The viewing of graphic content online by younger children can be deeply impactful. Follow the 4 step formula to manage the trauma and lessen the emotional impact.
Just hold space
In the early moments after exposure to horrifically graphic content, children often need space to cry, rage, close down and generally process what they’ve witnessed in their own way. When the brain is in overwhelm, finding words might be tricky, so if your child is distressed but unable to articulate why, just hold that heart space wide open for them to dive into without the need for words. Remember, their feeling of safety has just ruptured and repair is usually messy. Less (words) is more during this time. Reassure through proximity and saying familiar words of comfort on repeat (You’re OK. You’re safe. I’ve got you.)
If your child has accessed a device that they’re not usually allowed, or seen the content on an app they’re not supposed to have – this is NOT the time for that discussion.
Playing scenes over and over in your mind following trauma is to be expected – but it’s not very helpful. While the mind knows it’s not happening in real time, the body responds with the same stress hormones it would in the heat of the moment. So, helpful interrupting means quick distractions that break the pattern of re-playing the traumatic video stored in the mind. “Look at this..” or, “”I just remembered…” or, “Let’s go and…” Be noticeable, a little dramatic, a bit urgent so that you break the pattern of the replay.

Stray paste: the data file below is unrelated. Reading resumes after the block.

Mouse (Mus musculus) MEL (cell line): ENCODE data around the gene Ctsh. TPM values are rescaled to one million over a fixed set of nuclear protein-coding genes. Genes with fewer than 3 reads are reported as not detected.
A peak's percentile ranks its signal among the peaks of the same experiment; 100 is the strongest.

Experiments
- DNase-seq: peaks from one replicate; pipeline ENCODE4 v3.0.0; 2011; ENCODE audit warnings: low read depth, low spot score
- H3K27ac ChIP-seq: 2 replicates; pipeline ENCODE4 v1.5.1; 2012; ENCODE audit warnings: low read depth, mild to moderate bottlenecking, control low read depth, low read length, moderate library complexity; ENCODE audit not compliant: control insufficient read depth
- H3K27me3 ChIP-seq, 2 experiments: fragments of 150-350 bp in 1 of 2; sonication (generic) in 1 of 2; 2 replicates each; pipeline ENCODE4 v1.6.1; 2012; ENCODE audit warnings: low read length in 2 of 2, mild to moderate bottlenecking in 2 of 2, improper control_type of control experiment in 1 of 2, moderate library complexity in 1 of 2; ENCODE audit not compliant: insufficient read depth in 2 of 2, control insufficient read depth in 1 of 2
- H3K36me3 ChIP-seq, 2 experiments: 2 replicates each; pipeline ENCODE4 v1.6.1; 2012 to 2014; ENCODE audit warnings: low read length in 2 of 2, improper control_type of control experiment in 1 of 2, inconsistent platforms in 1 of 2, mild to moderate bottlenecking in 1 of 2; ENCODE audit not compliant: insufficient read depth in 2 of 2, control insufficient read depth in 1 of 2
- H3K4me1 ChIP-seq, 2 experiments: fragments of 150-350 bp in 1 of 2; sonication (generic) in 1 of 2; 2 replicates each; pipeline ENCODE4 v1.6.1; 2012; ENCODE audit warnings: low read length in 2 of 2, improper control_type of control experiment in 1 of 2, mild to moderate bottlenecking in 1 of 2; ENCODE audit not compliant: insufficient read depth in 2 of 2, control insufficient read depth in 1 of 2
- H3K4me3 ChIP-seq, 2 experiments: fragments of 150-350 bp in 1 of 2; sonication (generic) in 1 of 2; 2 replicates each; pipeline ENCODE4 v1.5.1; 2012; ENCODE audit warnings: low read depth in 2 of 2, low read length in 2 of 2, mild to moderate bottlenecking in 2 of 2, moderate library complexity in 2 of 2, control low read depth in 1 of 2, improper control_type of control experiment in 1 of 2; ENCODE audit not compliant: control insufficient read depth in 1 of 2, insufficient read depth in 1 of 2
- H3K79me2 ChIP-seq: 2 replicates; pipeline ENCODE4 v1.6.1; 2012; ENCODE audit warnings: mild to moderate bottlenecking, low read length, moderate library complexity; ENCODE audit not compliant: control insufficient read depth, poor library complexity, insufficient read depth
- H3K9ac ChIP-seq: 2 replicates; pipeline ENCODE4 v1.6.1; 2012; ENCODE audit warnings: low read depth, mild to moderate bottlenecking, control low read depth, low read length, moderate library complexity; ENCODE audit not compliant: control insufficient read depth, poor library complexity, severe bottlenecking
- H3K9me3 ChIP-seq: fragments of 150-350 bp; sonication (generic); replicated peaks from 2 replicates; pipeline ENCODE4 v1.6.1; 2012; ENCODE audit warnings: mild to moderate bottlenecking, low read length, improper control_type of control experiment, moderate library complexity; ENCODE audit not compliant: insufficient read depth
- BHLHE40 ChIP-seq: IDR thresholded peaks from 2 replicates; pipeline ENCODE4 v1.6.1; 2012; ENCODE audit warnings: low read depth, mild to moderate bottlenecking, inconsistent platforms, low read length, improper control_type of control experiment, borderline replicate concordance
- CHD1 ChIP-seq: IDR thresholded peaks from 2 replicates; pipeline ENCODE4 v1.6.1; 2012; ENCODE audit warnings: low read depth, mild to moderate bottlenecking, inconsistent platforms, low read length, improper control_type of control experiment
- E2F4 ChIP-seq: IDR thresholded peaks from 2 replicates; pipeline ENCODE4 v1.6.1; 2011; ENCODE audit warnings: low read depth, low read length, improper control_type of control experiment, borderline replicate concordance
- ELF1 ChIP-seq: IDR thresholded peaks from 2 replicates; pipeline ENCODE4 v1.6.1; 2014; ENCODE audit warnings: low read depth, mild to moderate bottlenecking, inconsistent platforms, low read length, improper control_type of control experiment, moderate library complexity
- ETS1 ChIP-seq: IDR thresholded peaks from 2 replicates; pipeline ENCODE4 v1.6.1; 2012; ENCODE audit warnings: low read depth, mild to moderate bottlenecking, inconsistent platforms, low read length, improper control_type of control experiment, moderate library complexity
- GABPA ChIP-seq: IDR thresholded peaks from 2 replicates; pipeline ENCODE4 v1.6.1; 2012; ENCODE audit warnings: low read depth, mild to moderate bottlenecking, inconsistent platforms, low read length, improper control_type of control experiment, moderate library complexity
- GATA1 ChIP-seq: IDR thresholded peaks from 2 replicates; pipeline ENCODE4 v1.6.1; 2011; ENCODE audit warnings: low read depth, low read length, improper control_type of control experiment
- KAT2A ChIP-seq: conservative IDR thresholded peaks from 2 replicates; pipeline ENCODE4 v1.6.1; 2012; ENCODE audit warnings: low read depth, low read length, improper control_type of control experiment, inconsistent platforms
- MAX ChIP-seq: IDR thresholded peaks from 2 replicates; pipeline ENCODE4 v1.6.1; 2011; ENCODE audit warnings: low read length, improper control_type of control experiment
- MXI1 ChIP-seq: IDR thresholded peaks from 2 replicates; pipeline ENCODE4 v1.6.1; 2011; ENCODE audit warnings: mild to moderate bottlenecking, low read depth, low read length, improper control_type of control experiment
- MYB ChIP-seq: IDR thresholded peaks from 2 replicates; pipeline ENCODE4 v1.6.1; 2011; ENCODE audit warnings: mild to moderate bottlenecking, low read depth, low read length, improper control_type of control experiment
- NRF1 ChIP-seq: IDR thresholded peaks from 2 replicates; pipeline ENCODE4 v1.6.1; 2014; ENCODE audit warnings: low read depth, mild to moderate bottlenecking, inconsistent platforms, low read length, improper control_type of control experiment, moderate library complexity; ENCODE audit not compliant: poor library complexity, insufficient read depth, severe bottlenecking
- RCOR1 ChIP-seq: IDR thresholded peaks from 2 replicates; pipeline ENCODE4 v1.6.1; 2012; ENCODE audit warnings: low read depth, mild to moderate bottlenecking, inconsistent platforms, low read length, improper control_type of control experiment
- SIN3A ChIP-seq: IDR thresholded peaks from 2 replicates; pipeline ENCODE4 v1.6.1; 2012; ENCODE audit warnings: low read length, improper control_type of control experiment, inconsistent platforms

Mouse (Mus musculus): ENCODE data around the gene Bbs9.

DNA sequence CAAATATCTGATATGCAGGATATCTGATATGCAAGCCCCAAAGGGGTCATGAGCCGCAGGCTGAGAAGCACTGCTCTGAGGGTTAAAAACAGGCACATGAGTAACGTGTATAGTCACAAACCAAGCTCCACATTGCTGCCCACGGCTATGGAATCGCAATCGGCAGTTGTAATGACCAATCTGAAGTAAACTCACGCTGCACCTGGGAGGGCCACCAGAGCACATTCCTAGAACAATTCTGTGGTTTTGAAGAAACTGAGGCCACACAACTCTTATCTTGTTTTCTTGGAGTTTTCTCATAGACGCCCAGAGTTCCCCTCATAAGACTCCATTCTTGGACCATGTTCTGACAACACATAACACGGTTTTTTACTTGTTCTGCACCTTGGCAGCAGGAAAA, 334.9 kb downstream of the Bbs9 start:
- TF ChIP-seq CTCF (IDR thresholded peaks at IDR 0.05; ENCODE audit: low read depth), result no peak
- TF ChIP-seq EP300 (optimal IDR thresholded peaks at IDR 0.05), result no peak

New pictures for quiet times
In those moments before sleep or when the mind starts to wander, returning to the stored trauma reel can jolt a child into frightened wakefulness. Use your bedtime settling ritual to pose a problem that takes up your child’s mind. Maybe it’s wondering about a new building in Minecraft, or fitting all the furniture into the car on the weekend, or how best to re-organise their bedroom – something that uses the mind’s visualisation capacity. It squeezes out the replay of the trauma reel.
Really lean into your empathy. Saying things like, “Well, you should know better than to watch that…” and similar rebukes are not helpful to a child who is emotionally suffering from too much, too soon for their young mind. We wouldn’t apply first aid roughly to teach our child a lesson if they injured themselves doing something obviously idiotic. Emotional first aid needs to be applied gently, with love and a self-reminder that our young ones are still learning. So, lean in, listen more than you speak, tell a story about something similar that happened to you, and apply love as the bandaid to the psychological wounding until it heals.
Claire Orange is a child and family therapist who has worked with families for nearly 3 decades. With 4 sons of her own, she fully understands that over-exposure happens in an instant and that leaning in with love really matters in these moments.